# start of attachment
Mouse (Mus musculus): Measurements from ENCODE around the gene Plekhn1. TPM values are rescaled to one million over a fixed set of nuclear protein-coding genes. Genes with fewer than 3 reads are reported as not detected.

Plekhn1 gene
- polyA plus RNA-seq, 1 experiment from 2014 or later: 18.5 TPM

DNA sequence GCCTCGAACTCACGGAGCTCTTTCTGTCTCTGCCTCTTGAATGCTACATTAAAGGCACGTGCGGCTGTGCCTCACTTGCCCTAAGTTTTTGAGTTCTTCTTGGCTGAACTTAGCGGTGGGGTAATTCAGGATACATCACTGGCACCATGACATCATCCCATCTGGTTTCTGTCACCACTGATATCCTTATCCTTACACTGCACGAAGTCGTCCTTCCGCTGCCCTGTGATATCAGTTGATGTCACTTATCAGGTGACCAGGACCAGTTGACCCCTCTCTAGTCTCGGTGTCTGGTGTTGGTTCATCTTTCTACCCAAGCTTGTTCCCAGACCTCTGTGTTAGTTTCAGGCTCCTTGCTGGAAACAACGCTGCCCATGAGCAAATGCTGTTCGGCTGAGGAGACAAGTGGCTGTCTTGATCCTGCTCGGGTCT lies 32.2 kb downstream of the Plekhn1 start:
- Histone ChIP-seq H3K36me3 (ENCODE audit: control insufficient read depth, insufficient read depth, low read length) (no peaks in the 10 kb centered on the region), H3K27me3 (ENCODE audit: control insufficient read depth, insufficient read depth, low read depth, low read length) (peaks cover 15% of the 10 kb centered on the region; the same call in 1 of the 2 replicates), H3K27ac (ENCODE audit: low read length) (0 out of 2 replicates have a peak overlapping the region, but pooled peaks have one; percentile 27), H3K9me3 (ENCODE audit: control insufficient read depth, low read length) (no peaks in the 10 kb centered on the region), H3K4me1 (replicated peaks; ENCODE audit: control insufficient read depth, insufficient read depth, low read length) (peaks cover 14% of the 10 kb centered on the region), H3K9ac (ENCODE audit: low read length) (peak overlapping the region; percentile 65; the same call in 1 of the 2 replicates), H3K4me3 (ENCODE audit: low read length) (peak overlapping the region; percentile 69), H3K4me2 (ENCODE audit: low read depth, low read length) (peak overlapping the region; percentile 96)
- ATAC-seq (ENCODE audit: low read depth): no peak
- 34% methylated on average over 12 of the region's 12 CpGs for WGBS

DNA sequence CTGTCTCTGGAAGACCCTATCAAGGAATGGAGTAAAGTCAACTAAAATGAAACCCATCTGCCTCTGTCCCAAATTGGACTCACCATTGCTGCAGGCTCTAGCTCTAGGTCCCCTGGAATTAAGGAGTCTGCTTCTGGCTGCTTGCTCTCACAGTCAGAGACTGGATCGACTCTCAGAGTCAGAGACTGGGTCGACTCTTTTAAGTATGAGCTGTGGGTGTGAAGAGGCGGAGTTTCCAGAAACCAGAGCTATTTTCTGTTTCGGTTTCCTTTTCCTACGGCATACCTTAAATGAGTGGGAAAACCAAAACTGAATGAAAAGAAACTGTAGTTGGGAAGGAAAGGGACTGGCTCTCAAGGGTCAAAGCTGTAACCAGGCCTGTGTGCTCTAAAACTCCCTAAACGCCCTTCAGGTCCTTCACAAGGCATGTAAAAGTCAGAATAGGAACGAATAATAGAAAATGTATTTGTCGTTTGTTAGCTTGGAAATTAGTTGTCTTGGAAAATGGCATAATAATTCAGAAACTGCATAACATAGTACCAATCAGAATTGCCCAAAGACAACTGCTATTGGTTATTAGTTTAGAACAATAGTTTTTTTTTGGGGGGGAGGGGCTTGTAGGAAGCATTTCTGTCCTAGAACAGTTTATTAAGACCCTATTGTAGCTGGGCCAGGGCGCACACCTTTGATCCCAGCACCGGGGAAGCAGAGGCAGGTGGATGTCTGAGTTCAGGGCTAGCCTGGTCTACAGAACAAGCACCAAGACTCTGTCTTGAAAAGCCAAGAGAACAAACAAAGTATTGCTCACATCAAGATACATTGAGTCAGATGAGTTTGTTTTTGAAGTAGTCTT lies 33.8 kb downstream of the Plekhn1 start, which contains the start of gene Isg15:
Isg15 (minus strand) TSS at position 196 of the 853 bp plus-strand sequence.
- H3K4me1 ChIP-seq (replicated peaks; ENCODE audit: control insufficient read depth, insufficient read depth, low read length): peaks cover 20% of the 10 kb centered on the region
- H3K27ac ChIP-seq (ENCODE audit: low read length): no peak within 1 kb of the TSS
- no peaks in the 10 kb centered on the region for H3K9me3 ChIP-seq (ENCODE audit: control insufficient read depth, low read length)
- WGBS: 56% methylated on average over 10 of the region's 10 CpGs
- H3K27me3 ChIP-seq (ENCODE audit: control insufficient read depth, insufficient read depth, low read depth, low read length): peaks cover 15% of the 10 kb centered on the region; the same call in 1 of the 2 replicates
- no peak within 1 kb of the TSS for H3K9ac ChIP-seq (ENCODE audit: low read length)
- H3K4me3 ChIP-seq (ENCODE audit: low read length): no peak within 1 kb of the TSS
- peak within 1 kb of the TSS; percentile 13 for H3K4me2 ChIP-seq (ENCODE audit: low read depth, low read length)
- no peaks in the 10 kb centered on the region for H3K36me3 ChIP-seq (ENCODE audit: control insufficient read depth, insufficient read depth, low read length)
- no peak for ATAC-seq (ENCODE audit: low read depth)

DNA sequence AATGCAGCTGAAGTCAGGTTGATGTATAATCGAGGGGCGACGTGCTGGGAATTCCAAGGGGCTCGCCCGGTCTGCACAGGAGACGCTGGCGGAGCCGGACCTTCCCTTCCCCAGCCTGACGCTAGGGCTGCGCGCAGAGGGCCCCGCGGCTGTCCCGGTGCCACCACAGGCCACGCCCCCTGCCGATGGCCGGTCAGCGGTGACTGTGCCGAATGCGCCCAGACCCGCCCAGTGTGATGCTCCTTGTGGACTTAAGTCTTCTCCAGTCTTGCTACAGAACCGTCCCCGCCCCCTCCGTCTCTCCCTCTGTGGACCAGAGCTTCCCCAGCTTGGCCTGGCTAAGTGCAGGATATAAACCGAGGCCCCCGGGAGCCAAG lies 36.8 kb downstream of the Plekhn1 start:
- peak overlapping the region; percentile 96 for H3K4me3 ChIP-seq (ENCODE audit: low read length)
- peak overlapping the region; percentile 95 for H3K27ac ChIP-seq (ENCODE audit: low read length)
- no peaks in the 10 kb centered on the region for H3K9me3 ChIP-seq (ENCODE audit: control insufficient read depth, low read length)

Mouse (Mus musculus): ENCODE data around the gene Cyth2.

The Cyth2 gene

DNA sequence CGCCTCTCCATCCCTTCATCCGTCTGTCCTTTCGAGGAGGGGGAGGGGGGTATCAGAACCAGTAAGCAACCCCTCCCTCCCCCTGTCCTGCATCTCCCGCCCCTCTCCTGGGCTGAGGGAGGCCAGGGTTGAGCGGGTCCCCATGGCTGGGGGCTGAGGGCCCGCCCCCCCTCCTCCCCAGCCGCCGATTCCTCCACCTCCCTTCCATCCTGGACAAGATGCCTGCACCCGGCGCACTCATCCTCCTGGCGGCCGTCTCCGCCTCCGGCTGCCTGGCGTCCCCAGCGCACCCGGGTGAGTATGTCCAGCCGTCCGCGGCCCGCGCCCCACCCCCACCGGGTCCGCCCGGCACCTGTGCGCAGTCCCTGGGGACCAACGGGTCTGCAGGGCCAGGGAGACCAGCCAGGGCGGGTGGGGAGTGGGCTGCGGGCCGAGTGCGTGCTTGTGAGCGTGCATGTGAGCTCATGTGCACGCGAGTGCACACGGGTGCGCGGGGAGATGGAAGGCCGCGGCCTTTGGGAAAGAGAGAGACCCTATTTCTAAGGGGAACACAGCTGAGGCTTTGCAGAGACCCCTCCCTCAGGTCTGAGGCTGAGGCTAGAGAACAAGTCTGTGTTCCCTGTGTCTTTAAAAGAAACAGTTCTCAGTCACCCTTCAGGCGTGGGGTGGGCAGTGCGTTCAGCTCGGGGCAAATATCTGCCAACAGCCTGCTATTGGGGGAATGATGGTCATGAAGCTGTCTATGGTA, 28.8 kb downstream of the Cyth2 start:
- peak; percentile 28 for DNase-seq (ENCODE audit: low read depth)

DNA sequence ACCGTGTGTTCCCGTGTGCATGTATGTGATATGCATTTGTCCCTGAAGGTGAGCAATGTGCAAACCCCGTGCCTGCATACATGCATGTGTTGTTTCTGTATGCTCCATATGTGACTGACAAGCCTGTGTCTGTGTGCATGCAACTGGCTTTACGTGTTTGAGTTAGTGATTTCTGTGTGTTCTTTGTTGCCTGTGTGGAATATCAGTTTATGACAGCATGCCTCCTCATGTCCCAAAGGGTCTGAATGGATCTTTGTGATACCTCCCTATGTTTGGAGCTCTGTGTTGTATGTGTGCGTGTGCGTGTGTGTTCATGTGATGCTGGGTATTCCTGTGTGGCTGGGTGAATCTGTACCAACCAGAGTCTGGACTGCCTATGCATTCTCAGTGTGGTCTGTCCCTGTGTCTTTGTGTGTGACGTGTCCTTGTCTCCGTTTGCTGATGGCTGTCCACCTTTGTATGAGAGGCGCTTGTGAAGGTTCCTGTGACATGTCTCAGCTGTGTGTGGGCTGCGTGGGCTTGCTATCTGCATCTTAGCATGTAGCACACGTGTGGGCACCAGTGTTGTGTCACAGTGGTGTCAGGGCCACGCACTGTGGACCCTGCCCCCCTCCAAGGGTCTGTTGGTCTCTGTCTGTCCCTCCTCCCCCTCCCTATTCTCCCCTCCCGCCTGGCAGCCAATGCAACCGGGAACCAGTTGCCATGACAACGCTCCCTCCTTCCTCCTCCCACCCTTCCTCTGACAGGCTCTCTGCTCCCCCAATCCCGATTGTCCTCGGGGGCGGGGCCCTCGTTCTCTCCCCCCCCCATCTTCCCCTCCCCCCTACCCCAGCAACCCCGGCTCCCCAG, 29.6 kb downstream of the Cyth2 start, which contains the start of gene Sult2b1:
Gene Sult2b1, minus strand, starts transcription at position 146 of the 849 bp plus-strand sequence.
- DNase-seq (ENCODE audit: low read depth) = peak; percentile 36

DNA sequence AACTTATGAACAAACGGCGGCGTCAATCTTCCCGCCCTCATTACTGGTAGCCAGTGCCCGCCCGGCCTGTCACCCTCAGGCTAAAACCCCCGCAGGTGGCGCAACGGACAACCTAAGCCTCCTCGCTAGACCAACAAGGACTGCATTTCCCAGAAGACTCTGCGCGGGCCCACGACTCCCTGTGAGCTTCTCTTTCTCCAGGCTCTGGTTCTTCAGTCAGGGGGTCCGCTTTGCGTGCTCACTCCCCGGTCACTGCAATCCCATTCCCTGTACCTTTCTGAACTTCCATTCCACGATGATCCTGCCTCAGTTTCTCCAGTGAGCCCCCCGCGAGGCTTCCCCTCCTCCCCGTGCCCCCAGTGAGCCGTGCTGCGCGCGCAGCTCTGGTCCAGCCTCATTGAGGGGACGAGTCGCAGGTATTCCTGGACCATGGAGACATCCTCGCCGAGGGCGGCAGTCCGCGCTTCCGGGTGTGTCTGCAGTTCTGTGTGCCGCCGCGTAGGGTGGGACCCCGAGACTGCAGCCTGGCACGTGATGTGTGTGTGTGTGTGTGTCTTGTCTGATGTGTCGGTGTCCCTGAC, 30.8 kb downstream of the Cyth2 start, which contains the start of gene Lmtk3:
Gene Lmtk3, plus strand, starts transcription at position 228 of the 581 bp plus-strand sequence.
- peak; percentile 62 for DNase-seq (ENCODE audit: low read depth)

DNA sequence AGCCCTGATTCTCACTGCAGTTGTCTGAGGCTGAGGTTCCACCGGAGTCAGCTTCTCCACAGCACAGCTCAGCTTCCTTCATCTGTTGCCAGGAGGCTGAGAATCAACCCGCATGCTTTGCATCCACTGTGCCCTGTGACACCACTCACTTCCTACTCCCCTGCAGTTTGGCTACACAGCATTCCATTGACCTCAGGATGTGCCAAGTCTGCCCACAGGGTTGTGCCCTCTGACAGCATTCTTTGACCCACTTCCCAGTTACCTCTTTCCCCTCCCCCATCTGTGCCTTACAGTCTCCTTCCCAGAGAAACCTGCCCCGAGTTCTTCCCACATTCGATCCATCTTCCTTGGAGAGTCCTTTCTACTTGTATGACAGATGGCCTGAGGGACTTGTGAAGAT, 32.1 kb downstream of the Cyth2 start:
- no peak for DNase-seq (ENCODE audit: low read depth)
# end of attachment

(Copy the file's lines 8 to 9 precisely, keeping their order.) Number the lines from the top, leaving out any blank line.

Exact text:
DNA sequence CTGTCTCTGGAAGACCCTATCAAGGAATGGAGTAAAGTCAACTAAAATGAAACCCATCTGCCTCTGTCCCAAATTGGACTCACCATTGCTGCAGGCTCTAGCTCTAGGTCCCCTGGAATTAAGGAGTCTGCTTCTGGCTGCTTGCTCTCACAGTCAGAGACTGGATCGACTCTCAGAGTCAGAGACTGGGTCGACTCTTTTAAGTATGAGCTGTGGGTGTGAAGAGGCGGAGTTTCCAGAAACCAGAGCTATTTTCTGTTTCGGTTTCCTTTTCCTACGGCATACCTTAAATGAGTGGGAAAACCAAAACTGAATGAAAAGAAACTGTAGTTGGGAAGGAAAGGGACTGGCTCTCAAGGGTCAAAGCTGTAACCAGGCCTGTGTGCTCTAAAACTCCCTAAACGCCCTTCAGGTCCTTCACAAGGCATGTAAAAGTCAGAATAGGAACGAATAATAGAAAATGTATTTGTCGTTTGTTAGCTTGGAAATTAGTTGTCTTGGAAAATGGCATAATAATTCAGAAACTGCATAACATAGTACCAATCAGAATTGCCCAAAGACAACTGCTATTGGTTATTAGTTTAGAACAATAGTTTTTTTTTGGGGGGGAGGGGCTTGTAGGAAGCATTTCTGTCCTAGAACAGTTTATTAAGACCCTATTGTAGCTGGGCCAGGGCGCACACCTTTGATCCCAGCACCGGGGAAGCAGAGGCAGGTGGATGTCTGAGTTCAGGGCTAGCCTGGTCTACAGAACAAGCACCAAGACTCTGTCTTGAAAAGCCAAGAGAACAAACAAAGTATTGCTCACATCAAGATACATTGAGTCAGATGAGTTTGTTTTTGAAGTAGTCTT lies 33.8 kb downstream of the Plekhn1 start, which contains the start of gene Isg15:
Isg15 (minus strand) TSS at position 196 of the 853 bp plus-strand sequence.